Consent is defined in the Sexual Offences NI Order 2007 when a person agrees by choice and has the freedom and capacity to make that choice; including not being impaired by alcohol or drugs.
It is an offence of sexual assault for a person intentionally to touch another person sexually without reasonable belief that they consented. Touching covers all physical contact, whether with a part of their body, with another object, or through clothing. Examples of sexual assault or rape can include;
- Sexual contact with someone whom you reasonably should have known was impaired due to the use of alcohol or other drugs.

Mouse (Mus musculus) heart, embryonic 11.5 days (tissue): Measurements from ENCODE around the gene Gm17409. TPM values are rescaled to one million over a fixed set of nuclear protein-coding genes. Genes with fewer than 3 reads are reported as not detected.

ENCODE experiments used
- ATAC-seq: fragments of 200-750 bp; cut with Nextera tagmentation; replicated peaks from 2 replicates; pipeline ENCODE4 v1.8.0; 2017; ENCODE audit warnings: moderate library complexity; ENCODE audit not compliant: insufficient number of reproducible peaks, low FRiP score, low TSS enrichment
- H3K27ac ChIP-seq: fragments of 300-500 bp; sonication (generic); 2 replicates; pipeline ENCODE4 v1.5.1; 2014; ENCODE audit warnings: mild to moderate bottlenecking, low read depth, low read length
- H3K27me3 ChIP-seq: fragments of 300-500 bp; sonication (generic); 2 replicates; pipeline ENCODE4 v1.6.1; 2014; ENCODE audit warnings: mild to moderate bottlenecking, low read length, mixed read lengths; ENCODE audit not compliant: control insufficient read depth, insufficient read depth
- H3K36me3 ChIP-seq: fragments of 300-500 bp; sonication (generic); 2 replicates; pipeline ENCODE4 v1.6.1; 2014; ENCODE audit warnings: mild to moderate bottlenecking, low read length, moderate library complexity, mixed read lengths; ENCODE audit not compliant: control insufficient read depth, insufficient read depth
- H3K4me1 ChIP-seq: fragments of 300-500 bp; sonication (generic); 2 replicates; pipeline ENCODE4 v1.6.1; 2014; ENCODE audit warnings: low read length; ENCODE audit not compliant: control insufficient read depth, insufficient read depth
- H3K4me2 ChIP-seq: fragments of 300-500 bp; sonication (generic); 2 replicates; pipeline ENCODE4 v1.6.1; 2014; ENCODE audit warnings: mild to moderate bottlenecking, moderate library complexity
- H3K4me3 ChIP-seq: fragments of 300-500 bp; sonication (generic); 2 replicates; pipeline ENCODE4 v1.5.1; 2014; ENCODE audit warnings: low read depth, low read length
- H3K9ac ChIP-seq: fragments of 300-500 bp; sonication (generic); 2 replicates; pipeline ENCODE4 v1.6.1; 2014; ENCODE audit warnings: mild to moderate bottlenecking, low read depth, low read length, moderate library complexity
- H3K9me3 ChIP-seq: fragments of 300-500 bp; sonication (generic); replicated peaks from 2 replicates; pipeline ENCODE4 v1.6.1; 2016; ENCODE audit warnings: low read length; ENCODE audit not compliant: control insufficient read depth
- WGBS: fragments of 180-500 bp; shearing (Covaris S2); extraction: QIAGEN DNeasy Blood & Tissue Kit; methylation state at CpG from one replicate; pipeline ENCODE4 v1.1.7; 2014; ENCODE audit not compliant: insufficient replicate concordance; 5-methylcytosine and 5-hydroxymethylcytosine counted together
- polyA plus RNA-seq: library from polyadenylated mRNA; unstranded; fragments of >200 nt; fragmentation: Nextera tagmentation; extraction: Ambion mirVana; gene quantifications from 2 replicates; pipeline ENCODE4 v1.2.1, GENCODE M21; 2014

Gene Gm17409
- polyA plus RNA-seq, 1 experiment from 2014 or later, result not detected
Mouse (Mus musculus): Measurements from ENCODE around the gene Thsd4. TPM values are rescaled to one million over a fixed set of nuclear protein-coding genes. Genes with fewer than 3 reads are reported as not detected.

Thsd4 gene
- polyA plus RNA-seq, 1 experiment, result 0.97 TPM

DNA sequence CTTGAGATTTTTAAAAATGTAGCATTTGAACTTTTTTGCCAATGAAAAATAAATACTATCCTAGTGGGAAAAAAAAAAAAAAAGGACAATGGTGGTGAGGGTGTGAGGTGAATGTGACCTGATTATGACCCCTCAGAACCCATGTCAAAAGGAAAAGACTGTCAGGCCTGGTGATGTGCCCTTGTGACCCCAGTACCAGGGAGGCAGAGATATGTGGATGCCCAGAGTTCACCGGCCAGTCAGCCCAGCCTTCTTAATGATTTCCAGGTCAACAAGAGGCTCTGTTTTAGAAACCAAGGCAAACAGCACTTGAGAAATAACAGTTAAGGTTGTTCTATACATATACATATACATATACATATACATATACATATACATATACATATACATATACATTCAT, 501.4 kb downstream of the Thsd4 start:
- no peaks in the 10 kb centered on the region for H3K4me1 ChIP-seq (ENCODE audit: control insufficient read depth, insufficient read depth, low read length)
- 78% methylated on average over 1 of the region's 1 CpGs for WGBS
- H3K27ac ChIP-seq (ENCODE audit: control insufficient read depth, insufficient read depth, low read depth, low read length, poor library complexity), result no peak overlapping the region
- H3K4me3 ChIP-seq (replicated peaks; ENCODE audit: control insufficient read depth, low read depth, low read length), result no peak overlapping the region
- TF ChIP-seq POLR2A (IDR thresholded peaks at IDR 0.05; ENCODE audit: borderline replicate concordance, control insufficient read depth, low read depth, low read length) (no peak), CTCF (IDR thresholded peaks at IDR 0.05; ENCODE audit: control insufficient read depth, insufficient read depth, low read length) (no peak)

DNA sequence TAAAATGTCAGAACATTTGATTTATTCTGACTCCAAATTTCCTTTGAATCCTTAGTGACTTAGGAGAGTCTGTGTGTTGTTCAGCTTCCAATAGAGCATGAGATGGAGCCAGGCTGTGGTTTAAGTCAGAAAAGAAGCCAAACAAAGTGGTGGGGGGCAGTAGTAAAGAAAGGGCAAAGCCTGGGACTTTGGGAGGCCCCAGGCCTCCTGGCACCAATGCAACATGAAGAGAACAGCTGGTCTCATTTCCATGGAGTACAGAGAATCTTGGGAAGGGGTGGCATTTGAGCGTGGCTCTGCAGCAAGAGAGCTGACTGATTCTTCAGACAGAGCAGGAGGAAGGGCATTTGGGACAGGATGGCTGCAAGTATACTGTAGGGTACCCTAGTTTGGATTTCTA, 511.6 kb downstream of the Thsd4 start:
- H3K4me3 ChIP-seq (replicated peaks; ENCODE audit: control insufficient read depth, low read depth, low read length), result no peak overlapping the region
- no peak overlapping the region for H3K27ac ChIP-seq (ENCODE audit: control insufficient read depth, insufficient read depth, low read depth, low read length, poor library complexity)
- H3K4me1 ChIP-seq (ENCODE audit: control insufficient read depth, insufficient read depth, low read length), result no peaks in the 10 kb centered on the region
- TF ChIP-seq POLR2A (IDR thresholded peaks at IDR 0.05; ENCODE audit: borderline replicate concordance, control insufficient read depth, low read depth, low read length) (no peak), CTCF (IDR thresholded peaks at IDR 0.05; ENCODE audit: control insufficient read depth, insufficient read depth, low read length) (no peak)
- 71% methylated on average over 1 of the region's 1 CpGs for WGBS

- Sexual contact with someone who is “passed out” or sleeping.
- Sexual contact with someone who is unable to say “no” and/or change his/her mind due to the presence of coercion or intimidation.
- Sexual contact with someone who is under the legal age to consent.
Consent can never be assumed. For example, the need for seeking consent still applies:
- If you are married
- If you have had sexual relationships with the person before, or are in a relationship with the person
- If the person previously gave consent but later changed their mind
- Making sure you get and give consent really matters.
- Sex without consent is rape.
- Sexual assault is always the perpetrator’s fault.
- Sexual assault is an offence that can result in imprisonment.